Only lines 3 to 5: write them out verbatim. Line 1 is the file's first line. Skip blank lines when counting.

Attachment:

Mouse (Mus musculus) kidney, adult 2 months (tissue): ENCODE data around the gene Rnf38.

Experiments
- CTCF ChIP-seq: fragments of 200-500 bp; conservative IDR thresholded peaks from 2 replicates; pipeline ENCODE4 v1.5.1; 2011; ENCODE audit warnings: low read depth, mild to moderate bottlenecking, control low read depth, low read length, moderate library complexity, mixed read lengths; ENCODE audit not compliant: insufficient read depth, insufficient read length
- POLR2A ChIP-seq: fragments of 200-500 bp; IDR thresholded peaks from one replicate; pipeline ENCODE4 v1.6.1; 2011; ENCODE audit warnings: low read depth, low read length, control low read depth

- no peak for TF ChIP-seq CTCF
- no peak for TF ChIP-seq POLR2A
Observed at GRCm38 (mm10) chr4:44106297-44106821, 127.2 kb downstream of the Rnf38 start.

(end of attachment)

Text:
- CTCF ChIP-seq: fragments of 200-500 bp; conservative IDR thresholded peaks from 2 replicates; pipeline ENCODE4 v1.5.1; 2011; ENCODE audit warnings: low read depth, mild to moderate bottlenecking, control low read depth, low read length, moderate library complexity, mixed read lengths; ENCODE audit not compliant: insufficient read depth, insufficient read length
- POLR2A ChIP-seq: fragments of 200-500 bp; IDR thresholded peaks from one replicate; pipeline ENCODE4 v1.6.1; 2011; ENCODE audit warnings: low read depth, low read length, control low read depth

- no peak for TF ChIP-seq CTCF